Traditional Infrastructure, Modern Flows: Cultural Politics of Modernization in the Kathmandu Valley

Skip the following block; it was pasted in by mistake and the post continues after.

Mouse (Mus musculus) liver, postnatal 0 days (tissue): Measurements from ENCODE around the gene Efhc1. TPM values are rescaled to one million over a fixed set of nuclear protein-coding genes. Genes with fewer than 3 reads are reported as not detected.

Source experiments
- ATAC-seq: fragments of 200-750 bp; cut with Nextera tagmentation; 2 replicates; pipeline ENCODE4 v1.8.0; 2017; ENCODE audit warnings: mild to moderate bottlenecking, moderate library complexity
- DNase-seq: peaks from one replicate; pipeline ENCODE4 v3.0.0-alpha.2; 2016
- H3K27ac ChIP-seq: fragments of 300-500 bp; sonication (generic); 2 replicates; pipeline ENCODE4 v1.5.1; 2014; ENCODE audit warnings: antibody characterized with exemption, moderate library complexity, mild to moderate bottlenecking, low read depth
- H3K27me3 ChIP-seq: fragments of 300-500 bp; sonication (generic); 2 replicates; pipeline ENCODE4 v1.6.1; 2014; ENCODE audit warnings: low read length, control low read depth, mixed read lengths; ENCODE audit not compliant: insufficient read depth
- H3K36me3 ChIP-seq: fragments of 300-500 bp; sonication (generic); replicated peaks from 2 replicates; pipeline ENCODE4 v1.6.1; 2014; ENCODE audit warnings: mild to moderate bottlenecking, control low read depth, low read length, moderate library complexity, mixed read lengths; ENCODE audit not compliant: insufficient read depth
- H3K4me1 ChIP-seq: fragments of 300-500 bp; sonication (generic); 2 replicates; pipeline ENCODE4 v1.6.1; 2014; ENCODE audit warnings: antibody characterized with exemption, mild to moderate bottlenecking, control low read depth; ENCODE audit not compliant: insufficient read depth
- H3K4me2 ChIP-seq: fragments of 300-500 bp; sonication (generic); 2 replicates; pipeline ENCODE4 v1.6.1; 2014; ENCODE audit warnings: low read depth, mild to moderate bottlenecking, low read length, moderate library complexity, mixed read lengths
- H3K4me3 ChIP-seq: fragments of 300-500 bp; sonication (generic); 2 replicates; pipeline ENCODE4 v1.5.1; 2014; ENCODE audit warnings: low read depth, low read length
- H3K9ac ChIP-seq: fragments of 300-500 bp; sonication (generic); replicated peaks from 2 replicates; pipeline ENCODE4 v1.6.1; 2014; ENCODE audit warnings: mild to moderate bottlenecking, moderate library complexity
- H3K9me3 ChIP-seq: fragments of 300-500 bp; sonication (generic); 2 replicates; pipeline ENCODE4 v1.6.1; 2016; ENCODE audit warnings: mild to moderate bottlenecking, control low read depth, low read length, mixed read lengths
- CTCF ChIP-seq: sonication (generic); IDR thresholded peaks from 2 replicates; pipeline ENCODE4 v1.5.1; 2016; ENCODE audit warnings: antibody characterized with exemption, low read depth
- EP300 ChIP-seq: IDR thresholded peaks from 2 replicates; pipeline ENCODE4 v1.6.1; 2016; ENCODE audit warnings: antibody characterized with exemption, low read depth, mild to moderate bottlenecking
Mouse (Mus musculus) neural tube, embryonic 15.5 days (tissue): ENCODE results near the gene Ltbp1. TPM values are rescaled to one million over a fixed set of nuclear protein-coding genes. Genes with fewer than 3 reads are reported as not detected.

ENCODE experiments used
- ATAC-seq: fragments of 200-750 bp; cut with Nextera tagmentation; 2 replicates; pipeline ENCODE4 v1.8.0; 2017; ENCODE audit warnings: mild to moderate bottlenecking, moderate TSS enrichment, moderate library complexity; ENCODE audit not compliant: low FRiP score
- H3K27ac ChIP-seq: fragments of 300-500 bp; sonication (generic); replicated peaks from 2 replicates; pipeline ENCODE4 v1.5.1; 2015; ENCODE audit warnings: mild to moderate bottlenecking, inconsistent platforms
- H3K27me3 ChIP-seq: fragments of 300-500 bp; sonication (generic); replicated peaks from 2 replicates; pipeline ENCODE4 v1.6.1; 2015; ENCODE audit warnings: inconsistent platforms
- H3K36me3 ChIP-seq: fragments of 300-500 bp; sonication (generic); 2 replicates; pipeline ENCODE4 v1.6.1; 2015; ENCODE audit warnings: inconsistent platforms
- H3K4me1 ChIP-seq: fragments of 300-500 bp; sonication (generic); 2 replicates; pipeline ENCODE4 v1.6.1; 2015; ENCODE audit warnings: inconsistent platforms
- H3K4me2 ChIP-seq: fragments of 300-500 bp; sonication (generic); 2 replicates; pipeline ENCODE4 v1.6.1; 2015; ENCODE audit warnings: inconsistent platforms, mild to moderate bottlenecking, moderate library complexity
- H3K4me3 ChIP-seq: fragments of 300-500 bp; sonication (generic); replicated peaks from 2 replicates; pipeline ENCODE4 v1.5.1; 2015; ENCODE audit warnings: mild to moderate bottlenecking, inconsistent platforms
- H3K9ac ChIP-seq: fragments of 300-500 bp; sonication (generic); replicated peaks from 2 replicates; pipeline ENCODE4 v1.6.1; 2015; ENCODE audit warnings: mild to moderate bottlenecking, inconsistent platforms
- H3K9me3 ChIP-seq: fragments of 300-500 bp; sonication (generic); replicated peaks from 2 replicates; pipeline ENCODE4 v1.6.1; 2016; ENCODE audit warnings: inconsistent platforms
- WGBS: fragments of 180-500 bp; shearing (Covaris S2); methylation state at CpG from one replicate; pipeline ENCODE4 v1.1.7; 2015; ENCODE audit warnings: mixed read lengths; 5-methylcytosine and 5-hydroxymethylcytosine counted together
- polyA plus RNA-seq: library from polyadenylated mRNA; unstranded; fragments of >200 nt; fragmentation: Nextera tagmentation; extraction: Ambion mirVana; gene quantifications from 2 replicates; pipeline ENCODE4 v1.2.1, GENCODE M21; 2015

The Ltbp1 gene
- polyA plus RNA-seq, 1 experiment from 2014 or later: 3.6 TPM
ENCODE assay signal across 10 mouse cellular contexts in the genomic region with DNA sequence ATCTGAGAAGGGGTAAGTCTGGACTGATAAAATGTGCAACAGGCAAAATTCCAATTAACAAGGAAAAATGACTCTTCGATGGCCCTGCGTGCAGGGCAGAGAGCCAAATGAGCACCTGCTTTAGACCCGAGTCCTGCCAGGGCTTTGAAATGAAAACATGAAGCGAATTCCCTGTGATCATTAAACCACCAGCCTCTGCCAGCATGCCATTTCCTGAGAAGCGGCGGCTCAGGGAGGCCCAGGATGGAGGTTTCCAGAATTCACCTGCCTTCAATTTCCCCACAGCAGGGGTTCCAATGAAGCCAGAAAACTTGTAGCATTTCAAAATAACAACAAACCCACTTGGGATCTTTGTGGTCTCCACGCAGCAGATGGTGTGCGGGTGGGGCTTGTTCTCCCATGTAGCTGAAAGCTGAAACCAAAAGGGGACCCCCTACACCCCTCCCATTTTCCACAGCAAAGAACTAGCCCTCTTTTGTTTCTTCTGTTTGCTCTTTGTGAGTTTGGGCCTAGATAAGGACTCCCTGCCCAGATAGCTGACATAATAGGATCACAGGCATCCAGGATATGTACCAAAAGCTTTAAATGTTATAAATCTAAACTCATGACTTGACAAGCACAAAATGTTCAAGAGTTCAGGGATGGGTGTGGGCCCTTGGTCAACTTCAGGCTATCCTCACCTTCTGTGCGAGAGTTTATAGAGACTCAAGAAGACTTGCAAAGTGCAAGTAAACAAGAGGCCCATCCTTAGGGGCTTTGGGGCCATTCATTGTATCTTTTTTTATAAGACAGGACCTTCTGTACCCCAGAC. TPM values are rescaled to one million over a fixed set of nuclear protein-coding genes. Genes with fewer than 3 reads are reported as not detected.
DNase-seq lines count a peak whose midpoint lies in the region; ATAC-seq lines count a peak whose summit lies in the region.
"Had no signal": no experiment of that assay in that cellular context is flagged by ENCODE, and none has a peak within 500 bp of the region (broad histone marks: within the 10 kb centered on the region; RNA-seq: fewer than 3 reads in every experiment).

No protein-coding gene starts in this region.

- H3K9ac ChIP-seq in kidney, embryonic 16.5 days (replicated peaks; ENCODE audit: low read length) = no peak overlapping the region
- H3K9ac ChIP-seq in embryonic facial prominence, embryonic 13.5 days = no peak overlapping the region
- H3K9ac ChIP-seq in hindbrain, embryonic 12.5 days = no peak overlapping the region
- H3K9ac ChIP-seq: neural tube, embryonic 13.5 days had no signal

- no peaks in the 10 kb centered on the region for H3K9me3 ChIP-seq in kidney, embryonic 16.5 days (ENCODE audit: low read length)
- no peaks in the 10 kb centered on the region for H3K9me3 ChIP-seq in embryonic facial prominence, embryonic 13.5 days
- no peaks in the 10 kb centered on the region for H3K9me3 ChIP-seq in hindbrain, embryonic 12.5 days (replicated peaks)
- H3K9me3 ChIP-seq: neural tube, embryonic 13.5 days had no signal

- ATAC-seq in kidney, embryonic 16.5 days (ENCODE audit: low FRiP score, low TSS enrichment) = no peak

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The Kathmandu Valley’s ancient stone spouts system provides a case study to understand uneven processes of urban modernization. Interviews and archival material from fieldwork in the Lalitpur District of Kathmandu provide evidence to understand the role of traditional infrastructure in modernization efforts. Rather than assuming there is something inherently traditional or modern, my research investigates ways in which people position themselves around ideas of tradition and see infrastructure as more than operational. Findings indicate that the labeling of the stone spout system as traditional through modes of use, management, valorization, and modification point to a dissatisfaction with modern development. This research provides a contemporary example of the traditional, demonstrating that despite dominant urban theorizing, urban modernization and the erasure of tradition are an impossible and incomplete process. These findings extend post-colonial urban scholarship by considering cities beyond limiting and universalizing categories of development. This thesis includes unpublished coauthored material.